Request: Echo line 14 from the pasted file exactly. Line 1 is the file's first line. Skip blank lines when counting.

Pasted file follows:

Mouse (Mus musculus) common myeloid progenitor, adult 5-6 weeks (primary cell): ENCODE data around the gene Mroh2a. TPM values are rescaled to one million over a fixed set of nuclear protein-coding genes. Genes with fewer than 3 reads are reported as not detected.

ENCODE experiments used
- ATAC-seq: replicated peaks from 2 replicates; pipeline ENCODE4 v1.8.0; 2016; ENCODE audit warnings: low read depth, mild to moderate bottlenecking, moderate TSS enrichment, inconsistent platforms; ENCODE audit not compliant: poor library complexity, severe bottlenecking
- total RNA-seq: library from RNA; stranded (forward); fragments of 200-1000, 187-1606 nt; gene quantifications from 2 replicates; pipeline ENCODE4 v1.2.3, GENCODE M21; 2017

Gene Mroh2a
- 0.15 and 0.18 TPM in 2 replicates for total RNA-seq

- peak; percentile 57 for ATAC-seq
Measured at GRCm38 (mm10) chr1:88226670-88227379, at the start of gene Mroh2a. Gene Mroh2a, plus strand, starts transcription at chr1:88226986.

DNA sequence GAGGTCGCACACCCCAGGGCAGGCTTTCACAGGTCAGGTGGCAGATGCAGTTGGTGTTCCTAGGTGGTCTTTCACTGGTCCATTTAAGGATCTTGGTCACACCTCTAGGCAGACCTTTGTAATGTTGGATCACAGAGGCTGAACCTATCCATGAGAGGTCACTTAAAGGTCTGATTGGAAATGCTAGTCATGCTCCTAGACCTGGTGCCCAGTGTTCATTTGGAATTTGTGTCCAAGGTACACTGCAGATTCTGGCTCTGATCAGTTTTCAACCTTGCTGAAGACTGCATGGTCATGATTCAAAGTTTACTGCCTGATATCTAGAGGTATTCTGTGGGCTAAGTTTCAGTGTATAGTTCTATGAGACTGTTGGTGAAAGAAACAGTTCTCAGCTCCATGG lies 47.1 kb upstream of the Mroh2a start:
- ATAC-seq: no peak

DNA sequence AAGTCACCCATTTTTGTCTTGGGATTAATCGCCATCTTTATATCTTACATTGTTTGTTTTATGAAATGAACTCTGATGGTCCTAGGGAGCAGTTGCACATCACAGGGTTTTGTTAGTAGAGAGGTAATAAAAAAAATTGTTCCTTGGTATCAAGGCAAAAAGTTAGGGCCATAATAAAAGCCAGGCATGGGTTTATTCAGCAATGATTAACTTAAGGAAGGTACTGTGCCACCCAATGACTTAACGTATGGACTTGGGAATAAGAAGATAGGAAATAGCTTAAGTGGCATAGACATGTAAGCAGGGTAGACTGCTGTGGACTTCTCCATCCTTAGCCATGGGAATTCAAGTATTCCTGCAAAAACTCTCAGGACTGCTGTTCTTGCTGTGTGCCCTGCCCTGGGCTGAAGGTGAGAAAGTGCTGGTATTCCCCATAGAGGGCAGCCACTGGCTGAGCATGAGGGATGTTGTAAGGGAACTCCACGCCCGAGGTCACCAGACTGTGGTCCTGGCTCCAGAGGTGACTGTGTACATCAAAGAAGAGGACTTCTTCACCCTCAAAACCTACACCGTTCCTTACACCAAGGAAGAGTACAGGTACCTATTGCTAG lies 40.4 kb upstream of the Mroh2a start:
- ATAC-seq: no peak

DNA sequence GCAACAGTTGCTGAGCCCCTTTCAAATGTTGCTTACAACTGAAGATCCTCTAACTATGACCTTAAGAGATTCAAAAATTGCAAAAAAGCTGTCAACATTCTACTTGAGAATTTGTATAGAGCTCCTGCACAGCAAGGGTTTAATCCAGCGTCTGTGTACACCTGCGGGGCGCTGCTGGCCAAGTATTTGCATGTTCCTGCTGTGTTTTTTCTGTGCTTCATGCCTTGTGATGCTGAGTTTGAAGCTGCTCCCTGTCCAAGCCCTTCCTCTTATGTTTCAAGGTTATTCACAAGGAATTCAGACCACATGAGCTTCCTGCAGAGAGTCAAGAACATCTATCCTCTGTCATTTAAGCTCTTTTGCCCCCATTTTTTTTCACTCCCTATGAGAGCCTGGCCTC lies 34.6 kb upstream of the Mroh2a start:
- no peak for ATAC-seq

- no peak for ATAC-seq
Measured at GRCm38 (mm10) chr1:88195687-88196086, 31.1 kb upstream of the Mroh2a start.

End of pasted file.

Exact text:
- no peak for ATAC-seq